Here in New England, we live in a little bit of a sports bubble. When you’re not regularly traveling outside of the area, it’s easy to forget that not everybody has it as good as we do here.
That isn’t to say other people have it bad, but when football season rolls around, those other people don’t routinely utter the words “championship or bust” in reference to their team. But at this point, that’s oftentimes the mindset of a New England Patriots fan.
And everybody else hates us for it.
I went to San Francisco this past weekend to visit one of my brothers, who recently moved out there from the East Coast because of his job. I’d never been to California, and really I hadn’t been outside of New England in a while.
I went to Clemson, S.C., for college, but they didn’t care too much about professional football. The Carolina Panthers were an afterthought. It was all about college football, and since I cared about Clemson as well, I wasn’t in enemy territory. I fit right in. No one minded or questioned my Patriots allegiance.
It wasn’t like that out on the West Coast. They care about professional football, and in the area I went to they cared about their San Francisco 49ers.
When I touched down on Thursday night, it was clear that I had crossed enemy lines. I wasn’t in Kansas anymore.
My Patriots hat was lost in a swarm of Niners hats. I was looked at like a leper. For a while I couldn’t tell if I was being gawked at because I had on Patriots gear or because I had on any team-affiliated hat that wasn’t a 49ers hat.
I figured out soon afterwards that no one would have cared if I was wearing a Jets hat. Or a Jaguars hat. Or a Titans hat. They cared because I was wearing a Pats hat.
Two days later, on Saturday, I was out on a walk with my brother and his infant son. We were just touring the area. A man came up to us, drawn in by the cute baby in the stroller.
We got talking to football, and he told us that he couldn’t wait for the 49ers-Packers NFC Divisional Playoff game that night. We said it should be a great game, but were from out of town and weren’t Niners fans.
“Where?” he said.
“I’m from Rhode Island, and my brother is from Connecticut,” I replied.
“Patriots fans huh?”
And then he just walked away. That was the end of our conversation.
Keep in mind that the Patriots and 49ers play in different conferences. They rarely play each other (although they did this year, and the 49ers won). It’s not as though there is some sort of rivalry. This guy just was just disgusted by the idea of New England fans.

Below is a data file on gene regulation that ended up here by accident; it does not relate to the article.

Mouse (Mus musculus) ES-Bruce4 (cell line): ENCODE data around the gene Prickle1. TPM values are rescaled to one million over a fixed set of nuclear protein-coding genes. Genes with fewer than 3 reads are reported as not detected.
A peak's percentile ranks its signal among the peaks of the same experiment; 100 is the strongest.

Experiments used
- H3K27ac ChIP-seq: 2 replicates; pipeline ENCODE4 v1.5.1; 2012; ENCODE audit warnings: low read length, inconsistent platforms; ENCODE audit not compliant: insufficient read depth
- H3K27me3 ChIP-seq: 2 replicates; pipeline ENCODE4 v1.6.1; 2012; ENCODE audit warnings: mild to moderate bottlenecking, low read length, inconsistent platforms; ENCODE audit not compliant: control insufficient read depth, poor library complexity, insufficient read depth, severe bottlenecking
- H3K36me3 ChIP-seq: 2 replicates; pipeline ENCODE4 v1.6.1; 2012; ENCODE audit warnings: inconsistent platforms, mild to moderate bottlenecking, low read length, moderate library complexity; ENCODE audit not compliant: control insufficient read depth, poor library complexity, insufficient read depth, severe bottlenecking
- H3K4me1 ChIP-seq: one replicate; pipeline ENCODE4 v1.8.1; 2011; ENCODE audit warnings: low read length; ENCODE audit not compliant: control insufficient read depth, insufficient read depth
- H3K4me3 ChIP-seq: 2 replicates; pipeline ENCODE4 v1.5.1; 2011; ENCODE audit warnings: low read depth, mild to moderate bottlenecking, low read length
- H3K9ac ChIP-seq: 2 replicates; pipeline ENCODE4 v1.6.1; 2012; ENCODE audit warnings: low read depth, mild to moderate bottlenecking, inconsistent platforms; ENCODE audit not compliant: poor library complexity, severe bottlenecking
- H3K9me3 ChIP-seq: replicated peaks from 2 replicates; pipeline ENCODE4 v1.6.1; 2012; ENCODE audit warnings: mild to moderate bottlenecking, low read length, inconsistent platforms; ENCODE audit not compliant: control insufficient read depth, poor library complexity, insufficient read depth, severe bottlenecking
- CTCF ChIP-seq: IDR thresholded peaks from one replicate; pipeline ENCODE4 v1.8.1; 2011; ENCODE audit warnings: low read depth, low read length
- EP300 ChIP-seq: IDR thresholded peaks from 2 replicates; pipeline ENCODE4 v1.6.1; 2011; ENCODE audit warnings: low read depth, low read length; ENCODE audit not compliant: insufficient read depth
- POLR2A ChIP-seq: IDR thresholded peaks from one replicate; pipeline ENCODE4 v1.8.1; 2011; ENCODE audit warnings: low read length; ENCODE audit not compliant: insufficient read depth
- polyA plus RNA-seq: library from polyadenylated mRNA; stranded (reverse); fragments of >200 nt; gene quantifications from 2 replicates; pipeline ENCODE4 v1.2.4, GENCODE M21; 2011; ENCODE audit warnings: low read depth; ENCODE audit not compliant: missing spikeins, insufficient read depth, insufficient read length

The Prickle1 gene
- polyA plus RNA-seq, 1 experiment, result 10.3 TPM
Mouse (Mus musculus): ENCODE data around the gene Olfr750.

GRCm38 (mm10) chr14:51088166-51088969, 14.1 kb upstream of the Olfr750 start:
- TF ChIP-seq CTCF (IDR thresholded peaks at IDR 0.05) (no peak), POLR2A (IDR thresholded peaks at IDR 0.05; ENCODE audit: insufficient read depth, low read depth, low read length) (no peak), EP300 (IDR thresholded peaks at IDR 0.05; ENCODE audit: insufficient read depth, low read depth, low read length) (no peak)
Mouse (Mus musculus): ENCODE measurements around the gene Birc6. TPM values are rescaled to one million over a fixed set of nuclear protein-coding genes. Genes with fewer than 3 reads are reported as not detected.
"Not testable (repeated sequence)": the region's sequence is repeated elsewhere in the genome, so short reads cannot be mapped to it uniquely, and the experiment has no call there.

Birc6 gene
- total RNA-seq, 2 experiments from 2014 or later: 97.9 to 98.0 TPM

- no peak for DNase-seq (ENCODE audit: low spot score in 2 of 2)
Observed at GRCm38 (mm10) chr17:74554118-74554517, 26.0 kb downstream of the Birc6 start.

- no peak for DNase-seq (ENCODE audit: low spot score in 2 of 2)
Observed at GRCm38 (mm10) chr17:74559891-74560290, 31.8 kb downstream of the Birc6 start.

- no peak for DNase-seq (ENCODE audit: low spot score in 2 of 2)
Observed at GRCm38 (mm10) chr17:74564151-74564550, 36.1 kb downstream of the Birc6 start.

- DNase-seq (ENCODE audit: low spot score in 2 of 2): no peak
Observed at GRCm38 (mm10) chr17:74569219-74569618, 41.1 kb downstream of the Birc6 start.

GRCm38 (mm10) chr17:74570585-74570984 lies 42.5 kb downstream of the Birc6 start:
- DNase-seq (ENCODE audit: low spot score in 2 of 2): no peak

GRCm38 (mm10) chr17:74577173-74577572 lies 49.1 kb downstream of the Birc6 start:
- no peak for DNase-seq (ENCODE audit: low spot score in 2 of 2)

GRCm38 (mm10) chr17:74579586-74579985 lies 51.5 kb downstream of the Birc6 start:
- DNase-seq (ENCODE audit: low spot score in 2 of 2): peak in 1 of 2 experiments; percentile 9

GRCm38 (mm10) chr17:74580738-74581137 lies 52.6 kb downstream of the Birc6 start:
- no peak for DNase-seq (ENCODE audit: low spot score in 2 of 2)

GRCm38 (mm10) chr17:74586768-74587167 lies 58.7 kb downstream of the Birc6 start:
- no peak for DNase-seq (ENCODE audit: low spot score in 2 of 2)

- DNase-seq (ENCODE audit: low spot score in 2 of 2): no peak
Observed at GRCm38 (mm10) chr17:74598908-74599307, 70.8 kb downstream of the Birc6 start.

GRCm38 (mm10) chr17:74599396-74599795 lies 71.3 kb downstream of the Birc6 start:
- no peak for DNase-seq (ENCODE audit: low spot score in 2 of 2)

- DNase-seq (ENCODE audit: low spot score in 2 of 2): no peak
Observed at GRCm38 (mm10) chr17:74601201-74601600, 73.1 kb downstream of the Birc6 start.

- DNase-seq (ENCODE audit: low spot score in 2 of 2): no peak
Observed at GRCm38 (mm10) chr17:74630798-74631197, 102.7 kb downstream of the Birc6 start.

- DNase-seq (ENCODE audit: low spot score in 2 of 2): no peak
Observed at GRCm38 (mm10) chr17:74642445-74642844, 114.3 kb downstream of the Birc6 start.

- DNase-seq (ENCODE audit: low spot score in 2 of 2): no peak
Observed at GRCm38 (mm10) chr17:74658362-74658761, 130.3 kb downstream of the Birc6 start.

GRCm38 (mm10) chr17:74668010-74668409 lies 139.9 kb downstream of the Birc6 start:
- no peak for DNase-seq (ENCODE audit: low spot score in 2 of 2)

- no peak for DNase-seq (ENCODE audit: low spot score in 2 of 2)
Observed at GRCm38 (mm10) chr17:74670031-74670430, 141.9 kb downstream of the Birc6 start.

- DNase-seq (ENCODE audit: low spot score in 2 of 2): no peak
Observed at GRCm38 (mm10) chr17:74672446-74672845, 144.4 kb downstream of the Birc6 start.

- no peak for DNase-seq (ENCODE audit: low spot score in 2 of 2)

Everyone just hates the Patriots.
When the 49ers-Packers game was on that night, I went out to dinner with my brother and his wife. We had no problem getting a table, because everybody in the entire state was either inside or at the bar, screaming for the Niners.
The next day, the Patriots played the Texans, and my brother and I were fixated on the television.
Outside, it looked like Moses was leading the neighborhood to the Red Sea.
Neighbors decided that was the perfect time to take a walk, or wash their car, or play in the yard. The Pats were on, everyone knew they were going to win, and nobody wanted to watch it. It looked like an organized boycott, except it wasn’t organized at all. Everyone just happened to have something in common – Patriots hatred.
We’ve become the New York Yankees of the NFL. We love ourselves, and everyone outside of the little bubble universally hates us. Steelers Fans, Giants fans, Chargers fans, Dolphins fans, Falcons fans, Vikings fans…and 49ers fans. Sub any team name in there, and it’s clear.
As I got on the plane a few days later to return home, I started thinking about that. Do other teams just hate the Patriots because they win all the time? Are Patriots fans obnoxious because of the winning? Deep down, what’s the cause of so much animosity? Jealousy?
Then I stopped thinking about it, because I realized it wasn’t important.
Instead, I thought about what I really wanted to do over these next few weeks: watch the Patriots beat Baltimore on Sunday and the 49ers beat Atlanta on the same day. Then, enjoy a Patriots victory over the 49ers in the Super Bowl.
And, when it’s all said and done, I’ll book a flight back to the West Coast, proudly wearing my Pats hat the whole way.
Kevin Pomeroy is the assistant sports editor at the Warwick Beacon. He can be reached at 732-3100 and firstname.lastname@example.org.